It's half-seven in the morning, and we have seven and a half hours to go. The duel for top honours in GTE-Am is resumed, with Gardel hot on the tail of Pumpelly, less than a gnat's whisker between them. There's a similar scenario brewing in LMP1, where Lotterer is only 8 seconds behind Gene, and Gene is a mere 19 seconds behind Bourdais, who leads.

Gardel takes the class lead in GTE-Am. Mike Newton in the #36 is preparing himself for a pitstop.

Coming together for the GTE-Pro leading Corvette, the #74, and the #83 Felbermayr Porsche #63. There is debris across the track at the entrance to the pitlane.

07:36 PITSTOP (Newton)
Routine pitstop for Mike Newton - in and out in 57b seconds..

TV replay reveals yet another serious accident. This race will be best remembered for these incidents, no matter who wins. As the two cars come through the final element of the Porsche Curves, Magnussen picks the inside line, and then twitches across the apex, loses control, and ploughs straight into the #63 Porsche, punching the car into the concrete side wall. Magnussen then spins backwards into the wall on the opposite side, the tail of the Corvette thumping extremely heavily. There is debris widely distributed across the track, and both cars are certain retirements.

Christian Reid*, the driver of the #63 Porsche, is being attended to by medics, still within the car. Magnussen is out of the Corvette. Further reviews of the replay seem to show Magnussen encountering Reid unexpectedly, and unable to take the wider exit from the corner, attempting to cut inside, but having too much speed to achieve this. The back end snapped away, which he corrected, but in doing so, lost the front, which then hit the Porsche. The Porsche was then sandwiched between the out-of-control Corvette and the unforgiving wall.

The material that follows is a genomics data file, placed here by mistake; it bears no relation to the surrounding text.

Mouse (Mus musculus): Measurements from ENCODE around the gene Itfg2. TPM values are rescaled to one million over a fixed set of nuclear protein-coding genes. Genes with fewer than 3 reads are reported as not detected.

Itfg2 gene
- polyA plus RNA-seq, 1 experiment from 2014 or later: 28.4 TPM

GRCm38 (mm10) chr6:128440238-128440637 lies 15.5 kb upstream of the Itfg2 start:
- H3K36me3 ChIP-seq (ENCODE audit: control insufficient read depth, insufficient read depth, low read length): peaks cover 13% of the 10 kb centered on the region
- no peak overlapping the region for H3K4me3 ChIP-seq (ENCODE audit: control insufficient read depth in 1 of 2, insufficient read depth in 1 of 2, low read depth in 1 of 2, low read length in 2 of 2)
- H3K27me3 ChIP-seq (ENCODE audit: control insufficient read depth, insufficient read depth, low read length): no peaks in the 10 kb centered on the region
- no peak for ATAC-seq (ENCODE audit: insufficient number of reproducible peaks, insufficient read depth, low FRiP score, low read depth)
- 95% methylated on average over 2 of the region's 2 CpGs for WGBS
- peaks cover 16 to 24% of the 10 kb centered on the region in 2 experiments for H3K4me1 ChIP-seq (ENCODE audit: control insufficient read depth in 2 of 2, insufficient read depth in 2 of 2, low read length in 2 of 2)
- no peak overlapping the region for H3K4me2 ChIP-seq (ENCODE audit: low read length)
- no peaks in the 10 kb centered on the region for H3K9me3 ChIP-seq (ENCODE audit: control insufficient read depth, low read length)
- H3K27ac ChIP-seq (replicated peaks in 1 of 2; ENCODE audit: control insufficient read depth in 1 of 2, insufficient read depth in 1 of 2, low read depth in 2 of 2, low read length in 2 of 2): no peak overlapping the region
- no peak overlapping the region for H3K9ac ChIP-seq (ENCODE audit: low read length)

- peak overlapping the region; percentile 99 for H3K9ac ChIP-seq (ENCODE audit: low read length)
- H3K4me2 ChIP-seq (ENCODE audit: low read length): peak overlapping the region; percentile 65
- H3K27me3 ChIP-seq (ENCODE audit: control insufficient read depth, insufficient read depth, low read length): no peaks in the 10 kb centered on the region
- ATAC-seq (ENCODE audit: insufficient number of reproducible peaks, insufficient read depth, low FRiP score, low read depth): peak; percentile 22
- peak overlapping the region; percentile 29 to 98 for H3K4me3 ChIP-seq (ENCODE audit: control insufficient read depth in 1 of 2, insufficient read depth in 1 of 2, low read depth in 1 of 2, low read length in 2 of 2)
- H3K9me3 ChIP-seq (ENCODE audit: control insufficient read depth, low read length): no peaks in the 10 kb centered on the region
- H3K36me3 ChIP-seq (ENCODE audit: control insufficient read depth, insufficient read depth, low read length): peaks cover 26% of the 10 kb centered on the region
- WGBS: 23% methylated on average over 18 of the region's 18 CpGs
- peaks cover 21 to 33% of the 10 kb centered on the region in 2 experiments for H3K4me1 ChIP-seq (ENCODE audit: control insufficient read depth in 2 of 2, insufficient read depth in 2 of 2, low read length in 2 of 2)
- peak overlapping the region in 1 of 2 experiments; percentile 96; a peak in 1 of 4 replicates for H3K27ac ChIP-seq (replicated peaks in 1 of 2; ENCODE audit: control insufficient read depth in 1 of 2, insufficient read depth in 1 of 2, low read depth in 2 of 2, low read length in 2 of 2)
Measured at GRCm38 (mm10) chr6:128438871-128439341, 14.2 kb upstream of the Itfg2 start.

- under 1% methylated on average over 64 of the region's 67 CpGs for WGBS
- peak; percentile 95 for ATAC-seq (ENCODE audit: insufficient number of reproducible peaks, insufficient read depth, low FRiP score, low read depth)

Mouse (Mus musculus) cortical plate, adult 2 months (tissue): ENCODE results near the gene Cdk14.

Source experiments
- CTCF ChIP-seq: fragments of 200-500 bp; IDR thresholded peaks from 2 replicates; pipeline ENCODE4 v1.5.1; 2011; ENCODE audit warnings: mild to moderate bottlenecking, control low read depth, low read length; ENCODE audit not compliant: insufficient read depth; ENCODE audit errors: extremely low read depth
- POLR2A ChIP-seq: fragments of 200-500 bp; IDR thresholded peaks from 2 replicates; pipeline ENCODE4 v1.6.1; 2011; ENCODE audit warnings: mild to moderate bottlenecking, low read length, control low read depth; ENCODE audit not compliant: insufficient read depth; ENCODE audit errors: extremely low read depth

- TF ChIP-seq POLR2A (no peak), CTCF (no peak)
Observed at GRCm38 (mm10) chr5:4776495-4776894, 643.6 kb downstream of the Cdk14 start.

Stuck behind the safety car, Mike is concerned about the tyre temperature and the car in front, which is trailing fluid. On track, it's the Signatech Oreca, #26, but there's no visible trace.

*The transponder in the Felbermayr car must be incorrect, as Christian Reid has been spotted in the pitlane. It is believed that Felbermayr Senior is the driver in the #63 Porsche. The TV monitors have shown him being removed fro the car on a stretcher and waving his fingers. More news as and when we get it. (We were later advised that the Austrian driver, Horst Felbermayr Senior, had sustained a pelvic fracture and a number of other lesser - but no less painful - injuries. We extend our best wishes to him for a swift recovery.)

Pitstop for Lotterer from second. He's then held at the exit awaiting the next safety car. Once again, there are three separate cars controlling the flow.

Hour 18-19 (08:00-09:00)

Race control is stating Safety Car in this lap.

Lights out on the safety car, so we're going racing again very soon.


Back at full speed again, and it plays straight into Audi's hand. Treluyer was last in the train across the start line, and two of the Peugeots were held in the pitlane as he came by, with the lead Peugeot less than a second ahead on track. So, Pagenaud leads from Treluyer by one second.

The #35 Oak Pescarolo with da Rocha aboard spins out on the exit of Indianapolis, and crumps the barriers at the back. Mike narrowly misses the car as it trundles back across the road, and then a few moments later, it nearly catches the chasing Peugeots. It's another very narrow escape.

The #35 Oak pits for repairs. Total number of retirements is now 24, leaving just 32 cars racing, and under 7 hours to go.

The battle for the lead gathers a new intensity as Treluyer latches onto the tail of Pagenaud, but the other two Peugeots are equally close behind. We have four cars separated by a single second, and it's nerve racking to watch. It only takes one mistake now to end this race six hours early, because without that Audi, there is no race.

Someone must have had a word in a few ears, because the near-frenetic action has eased, perhaps momentarily, and the Peugeot-Audi-Peugeot-Pugeot battle-train has spread out for a while.